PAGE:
Japji brings me home.  In Japji “home” is a very poetic way of referring to the state of being one with the soul and one with God.  In fact, I believe my life’s purpose is encapsulated in the last two lines of Japji:

jinee nam dhi-aa-i-aa/ga-ay maskat ghaal

naanak tay mukh ujlay/kaytee chhutee naal

[Those who deeply know who they are/and have worked hard, can rejoice and go Home.

Oh Nanak! Their faces shine with joy/and they take many others along.]

And that is what I have dedicated my life to:  knowing God and striving to align myself with the Creator’s will.  I yearn for this union and reciting Japji every day of my life is the sacred practice which establishes and strengthens this connection.

My highest ideal is not only to live my life aligned with the divine, but to help others know and experience the joy of this connection.  I do that certainly through teaching Kundalini yoga…but I am also a “householder.”  I work for one of the largest corporations in the U.S., in a more-than full time job.  I am also a wife and mother to three young boys.  THAT is my real practice.  How do I maintain and share this divine alignment on the job and in the family when my colleagues and loved ones seem to delight in pushing my buttons and provoking my sub-conscious at every turn?

I start the day by fortifying; building the muscle of my consciousness by reciting Japji.  For some people, the words of the shabd flow easily.  I was not one of those people.  I began Japji as a daily sadhana in November 2009, during teacher training in India.  I had to read along on a photocopied version each day—looking up from the text only for the ever-catchy “kath kath kathee kotee kot kot” line (in addition to the Mool Mantra in the beginning and Salok at the end).  I relied on my Nitnem book for months after teacher training.  However, one day, about five months after I began, I was able to close my eyes, look up to the third eye point and recite along with the recording.  What a gift.

And Japji is the gift that keeps on giving.  Throughout the day, I discover that the vibration of the shabd runs like a soothing undercurrent in my heart.  I often find myself breathily whispering the 19th pauree with its joyful rhythm and punchy staccatos, “Akhree naam akhree saalaah; akhree gi-aan geet gun gaah/Akhree likhan bolan baan; akhraa sir sanjog vakhaan.”  And even if I am in the middle of analyzing the latest financial market gyrations, I am comforted by the akhra or sacred syllables of primal sound.  I am reminded of the meaning of that pauree: that inspiration and revelation are coming my way and I am a conduit for universal knowledge.  It makes me smile, and remembering my divinity makes it easier to deal with the day-to-day stresses of my earth-plane job and my many roles.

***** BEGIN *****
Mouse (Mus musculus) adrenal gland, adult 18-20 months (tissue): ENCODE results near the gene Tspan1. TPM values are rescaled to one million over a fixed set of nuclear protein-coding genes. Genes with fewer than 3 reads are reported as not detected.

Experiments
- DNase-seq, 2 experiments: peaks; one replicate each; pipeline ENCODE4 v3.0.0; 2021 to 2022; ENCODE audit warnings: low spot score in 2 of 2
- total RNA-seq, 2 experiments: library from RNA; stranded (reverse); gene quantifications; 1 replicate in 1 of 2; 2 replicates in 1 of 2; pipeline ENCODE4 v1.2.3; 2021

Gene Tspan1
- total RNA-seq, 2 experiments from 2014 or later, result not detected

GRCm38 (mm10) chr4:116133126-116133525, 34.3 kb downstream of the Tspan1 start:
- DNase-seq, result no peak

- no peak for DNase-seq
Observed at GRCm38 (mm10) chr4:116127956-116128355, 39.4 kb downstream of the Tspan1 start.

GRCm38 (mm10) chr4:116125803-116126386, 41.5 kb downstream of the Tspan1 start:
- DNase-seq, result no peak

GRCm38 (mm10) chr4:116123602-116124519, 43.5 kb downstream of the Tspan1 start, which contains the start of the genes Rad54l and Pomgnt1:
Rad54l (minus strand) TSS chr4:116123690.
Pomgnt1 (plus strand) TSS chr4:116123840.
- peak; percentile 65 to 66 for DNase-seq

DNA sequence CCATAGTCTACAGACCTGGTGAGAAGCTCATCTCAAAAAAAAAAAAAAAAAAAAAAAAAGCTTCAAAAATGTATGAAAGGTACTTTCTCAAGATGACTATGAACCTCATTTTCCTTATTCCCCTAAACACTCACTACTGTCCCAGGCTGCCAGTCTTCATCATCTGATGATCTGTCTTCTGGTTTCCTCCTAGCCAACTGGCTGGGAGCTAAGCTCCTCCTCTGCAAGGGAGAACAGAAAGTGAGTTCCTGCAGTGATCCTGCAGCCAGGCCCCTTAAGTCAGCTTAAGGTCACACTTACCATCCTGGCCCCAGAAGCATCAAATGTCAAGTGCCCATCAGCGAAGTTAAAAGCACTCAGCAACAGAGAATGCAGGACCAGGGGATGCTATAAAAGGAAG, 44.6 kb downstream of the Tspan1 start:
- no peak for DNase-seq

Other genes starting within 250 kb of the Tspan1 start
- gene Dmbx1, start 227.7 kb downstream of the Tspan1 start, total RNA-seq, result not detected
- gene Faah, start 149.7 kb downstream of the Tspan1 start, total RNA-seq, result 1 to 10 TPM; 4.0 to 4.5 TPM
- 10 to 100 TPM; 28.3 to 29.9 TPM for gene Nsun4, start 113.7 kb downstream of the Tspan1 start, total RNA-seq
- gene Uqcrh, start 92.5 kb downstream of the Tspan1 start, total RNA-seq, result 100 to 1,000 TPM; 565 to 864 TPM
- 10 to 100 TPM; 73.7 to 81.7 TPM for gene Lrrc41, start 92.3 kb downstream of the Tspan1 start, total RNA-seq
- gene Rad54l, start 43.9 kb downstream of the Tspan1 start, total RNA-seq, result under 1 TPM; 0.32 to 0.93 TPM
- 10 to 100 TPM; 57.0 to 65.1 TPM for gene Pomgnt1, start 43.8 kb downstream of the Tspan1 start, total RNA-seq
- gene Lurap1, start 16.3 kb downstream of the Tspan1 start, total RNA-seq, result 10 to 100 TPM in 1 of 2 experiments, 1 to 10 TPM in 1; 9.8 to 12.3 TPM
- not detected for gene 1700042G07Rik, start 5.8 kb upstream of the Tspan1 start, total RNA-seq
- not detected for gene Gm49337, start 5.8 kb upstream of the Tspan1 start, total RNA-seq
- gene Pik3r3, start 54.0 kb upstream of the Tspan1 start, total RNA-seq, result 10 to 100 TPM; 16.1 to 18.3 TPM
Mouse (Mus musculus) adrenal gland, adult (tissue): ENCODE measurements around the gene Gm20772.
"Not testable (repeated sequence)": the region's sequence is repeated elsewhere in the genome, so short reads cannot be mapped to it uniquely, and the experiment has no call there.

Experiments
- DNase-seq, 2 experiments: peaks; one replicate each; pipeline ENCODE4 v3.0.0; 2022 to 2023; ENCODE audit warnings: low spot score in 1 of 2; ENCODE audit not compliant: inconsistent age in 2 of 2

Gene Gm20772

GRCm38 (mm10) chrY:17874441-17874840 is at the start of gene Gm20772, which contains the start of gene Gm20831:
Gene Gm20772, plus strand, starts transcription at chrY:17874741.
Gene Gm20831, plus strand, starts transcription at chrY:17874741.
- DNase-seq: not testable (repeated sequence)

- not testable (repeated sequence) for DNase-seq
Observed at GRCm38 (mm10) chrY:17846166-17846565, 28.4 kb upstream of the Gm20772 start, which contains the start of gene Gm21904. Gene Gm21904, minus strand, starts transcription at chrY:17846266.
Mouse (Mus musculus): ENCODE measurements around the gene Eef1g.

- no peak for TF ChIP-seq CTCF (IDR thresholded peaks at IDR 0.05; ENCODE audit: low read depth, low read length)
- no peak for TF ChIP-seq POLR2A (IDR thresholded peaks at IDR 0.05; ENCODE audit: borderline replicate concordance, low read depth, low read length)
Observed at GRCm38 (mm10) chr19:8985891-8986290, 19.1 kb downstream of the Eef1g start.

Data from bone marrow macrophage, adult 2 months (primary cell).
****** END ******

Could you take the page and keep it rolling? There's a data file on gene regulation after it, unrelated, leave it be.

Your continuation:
It is cool to make note of whatever pauree is vibrating within me at any given point of the day.  They’re never far away.  And I thank the Guru for the gift of this vibration that balances all aspects of myself and activates my soul.  I am striving for the day when kindness and compassion will be my response in all circumstances—even the most impossible (like when my kids say, “Just one more minute!” for the ump-tee-umth time at bedtime).  I know that Japji will be both my armor and my support as I aim for that mastery.


A beautiful English translation of Japji

A copy of Japji is essential for Kundalini yogis

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